The office of President was established by Bunreacht na hÉireann in 1937. A year later, Douglas Hyde was elected unopposed as the first Irish President. While the constitution allowed for a president to serve two terms in office, Hyde opted not to run for re-election, and in 1945 Ireland found itself with its first presidential election.
Fianna Fáil nominated deputy leader and Tánaiste Seán T. O'Kelly. Unlike Hyde seven years previously, O'Kelly was not to enjoy an unopposed candidacy. Former Sinn Féin TD Patrick McCartan, who had left politics for the past twenty years, sought nominations from local councils to run as an independent republican candidate. The constitution provided that presidential nominations could be secured only by the backing of 20 members of the Oireachtas or four local councils. McCartan failed to receive the backing he needed, but ended up with the support of the requisite number of Oireachtas members, many of them from the Labour Party. Fine Gael meanwhile nominated War of Independence veteran Seán Mac Eoin. The electorate were faced with a three-way race for the Áras, something they would not see again for another 45 years.
The campaign was a colourful one, with Fianna Fáil attacking Mac Eoin's Blueshirt past, McCartan accusing O'Kelly of hiding in Paris during the independence years, while also denying that he sold Irish sweep tickets in the US in the 1920s. O'Kelly played on his popularity and resisted a by now common charge from the Opposition that Fianna Fáil, in power for 13 years already, wanted to create a dictatorship. In a gesture that would be repeated by another republican presidential candiate decades later, McCartan vowed that if elected, he would take a reduced salary.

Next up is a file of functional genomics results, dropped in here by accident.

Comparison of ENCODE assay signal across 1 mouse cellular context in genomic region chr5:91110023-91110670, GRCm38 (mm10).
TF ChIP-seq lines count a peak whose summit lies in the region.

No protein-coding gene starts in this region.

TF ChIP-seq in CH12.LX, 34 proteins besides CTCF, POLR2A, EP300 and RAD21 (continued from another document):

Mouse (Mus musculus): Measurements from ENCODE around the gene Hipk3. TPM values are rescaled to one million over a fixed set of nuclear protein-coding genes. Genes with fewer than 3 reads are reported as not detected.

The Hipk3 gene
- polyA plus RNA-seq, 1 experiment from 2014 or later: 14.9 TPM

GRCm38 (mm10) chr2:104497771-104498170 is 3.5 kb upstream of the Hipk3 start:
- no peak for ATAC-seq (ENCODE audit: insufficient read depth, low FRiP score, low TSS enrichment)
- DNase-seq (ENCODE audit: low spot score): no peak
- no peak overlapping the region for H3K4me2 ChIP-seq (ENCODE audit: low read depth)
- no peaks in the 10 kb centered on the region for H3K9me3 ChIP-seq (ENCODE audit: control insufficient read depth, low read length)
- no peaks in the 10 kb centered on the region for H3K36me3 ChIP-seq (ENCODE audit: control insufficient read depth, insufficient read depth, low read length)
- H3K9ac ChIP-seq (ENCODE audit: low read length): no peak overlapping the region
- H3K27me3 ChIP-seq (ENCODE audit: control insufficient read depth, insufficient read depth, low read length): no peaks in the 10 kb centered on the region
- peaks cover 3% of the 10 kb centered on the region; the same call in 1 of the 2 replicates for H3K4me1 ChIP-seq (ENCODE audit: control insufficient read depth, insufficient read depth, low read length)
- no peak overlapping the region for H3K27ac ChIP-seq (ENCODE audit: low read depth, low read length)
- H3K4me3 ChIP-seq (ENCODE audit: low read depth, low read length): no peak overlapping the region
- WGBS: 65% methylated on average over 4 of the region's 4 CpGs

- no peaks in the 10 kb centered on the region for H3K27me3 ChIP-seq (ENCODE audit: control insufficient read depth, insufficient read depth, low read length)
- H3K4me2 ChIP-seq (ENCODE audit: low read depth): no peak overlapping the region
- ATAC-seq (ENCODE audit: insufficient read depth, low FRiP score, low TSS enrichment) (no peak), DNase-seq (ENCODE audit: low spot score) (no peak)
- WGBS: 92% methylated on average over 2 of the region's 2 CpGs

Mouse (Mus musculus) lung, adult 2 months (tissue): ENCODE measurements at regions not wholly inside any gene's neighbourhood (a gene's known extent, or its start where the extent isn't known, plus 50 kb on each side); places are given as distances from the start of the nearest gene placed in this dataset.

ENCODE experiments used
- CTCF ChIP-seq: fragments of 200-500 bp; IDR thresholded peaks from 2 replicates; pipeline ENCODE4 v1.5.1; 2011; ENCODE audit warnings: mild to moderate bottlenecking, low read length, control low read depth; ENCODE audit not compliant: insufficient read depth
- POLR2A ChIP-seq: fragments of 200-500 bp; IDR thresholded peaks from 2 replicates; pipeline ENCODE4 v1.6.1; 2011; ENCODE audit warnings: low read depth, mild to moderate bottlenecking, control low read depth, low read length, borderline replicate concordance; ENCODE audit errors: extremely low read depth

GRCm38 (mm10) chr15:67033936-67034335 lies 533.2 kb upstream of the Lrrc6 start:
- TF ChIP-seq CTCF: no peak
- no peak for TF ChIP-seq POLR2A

Note: The results kept by the Department of the Environment, Heritage and Local Government for this election are organised by county, not constituency.
The new President was greeted by huge crowds on his way to his inauguration.. The election was not all good news for Fianna Fáil however. Despite the victory, the party were wary of growing discontent with Éamon de Valera's government, a symptom of which was evident in the transfer patterns seen when McCartan's votes were distributed. Of his votes, 117,886 went to Mac Eoin while only 27,200 went to O'Kelly. This first sign of a shift away from Fianna Fáil culminated in the general election three years later which saw de Valera's party going back to Opposition for the first time since 1932.